Two-handed black burnished cup
Trojan, around 1200
From Troy, modern Turkey
This cup comes from the mound of Hisarlik in western Turkey, which has been identified as the site of ancient Troy. It was probably found by A.W.F. Calvert before the beginning of excavations by the German archaeologist Heinrich Schliemann (1822-90). Two-handles cups were common in Early Bronze Age Level II at Troy (around 2300 BC), but this is a later type with a broader shape and is paralleled by cups since excavated in Level VIIa and dating to the twelfth century BC.
Though the identity of the site of Hisarlik as ancient Troy is widely accepted, there has been controversy around attempts to identify destruction levels within the mound with the Trojan War of Homer's epic. Schliemann identified Level II of the site, with its hoards of gold and silver luxury items, as the Troy of Priam, Paris and Hector. Other scholars, however, realized that Homer's Troy should have flourished at the same time as the Mycenaean culture of the Greek mainland (about 1600-1200 BC) and so the later Level VI, with its mighty ramparts, public buildings and clear destruction level was preferred. Subsequent excavations then suggested that Level VI had been destroyed not by invaders but by an earthquake and that Level VIIa, destroyed by fire, might be a better candidate.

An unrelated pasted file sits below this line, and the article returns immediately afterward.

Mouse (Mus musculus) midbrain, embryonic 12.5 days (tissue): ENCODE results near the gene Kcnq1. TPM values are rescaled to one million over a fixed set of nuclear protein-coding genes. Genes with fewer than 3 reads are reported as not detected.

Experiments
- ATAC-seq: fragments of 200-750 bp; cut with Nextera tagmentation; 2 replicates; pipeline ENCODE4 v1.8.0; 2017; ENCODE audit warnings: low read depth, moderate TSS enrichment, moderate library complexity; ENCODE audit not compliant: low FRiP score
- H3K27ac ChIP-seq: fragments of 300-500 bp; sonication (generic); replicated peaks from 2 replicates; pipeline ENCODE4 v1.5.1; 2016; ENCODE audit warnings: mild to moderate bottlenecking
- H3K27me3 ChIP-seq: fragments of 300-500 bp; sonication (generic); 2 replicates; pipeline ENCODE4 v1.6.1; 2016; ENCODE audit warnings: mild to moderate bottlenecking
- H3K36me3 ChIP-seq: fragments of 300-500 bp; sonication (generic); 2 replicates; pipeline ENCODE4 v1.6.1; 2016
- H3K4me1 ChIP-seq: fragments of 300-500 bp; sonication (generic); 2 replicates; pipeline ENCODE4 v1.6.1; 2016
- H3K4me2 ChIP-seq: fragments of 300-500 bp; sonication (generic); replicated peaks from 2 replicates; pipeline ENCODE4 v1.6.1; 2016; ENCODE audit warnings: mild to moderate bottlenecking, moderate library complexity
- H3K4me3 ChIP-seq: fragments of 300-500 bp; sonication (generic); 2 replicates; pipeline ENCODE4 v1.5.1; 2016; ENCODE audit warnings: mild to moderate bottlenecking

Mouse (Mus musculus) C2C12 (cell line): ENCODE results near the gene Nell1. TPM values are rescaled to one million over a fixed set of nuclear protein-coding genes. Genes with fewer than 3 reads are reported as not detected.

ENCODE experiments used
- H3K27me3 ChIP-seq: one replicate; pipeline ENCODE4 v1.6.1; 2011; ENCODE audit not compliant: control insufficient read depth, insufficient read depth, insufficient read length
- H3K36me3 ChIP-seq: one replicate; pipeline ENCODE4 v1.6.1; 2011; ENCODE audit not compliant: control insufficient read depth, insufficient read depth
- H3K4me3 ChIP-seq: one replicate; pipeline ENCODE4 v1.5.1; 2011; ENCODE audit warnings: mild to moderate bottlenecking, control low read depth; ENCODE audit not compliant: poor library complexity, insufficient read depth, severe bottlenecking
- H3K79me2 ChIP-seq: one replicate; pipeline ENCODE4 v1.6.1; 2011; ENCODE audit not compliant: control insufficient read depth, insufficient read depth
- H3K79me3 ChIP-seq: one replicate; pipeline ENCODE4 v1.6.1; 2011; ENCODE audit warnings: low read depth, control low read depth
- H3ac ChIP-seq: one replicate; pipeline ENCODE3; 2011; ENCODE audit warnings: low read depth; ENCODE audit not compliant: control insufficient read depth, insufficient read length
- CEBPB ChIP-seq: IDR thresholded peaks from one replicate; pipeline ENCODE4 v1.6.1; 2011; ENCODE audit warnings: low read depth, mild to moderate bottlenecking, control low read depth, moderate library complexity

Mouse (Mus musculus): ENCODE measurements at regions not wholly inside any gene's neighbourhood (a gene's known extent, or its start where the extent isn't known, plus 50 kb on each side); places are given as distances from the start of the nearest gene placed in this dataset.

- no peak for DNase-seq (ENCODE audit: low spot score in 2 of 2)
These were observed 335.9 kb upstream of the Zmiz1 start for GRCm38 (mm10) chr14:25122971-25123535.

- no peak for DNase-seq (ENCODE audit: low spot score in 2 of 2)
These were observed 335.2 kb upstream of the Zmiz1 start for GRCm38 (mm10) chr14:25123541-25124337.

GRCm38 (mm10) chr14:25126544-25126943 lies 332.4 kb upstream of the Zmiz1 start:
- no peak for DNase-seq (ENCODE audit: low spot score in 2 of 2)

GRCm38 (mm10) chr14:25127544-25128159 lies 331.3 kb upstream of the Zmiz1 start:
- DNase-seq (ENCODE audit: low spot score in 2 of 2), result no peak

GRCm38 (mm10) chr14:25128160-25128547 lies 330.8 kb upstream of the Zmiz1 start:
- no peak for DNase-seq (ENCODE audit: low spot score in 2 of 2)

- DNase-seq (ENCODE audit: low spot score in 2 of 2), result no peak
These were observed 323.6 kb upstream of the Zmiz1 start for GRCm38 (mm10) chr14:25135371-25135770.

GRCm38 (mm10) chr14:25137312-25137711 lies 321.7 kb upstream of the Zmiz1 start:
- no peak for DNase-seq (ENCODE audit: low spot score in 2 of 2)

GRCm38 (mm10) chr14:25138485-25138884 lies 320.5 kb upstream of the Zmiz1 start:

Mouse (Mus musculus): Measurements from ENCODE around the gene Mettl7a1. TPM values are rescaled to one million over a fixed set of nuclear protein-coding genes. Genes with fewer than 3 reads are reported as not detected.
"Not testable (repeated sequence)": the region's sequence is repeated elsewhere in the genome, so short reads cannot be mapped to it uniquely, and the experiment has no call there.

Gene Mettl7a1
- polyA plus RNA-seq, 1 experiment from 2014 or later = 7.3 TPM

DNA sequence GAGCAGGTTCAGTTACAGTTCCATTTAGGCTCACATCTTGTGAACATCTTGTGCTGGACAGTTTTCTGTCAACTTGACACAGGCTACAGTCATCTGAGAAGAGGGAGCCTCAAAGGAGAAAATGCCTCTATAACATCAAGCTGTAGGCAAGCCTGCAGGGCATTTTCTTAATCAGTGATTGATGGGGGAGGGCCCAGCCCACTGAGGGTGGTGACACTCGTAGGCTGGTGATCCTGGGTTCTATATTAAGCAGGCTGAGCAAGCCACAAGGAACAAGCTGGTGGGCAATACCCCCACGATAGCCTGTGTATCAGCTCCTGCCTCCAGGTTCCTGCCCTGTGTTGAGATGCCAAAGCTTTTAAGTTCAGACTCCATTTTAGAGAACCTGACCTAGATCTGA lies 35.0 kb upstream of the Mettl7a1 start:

Continuing excavations at Hisarlik are shedding more light on the city's long history, but it is very unlikely that it will ever be possible to relate Homer's epic poem directly to the archaeological record. The thirteenth to twelfth centuries BC provide the most likely background for any historical event that underlay the story of the Trojan War and for the date of this cup.
E.J. Forsdyke, Catalogue of Greek and Etrusca (London, British Museum)
Height: 9.300 cm
Width: 28.000 cm
Diameter: 14.600 cm
Height: 9.300 cm
Gift of Sir Charles Hercules Read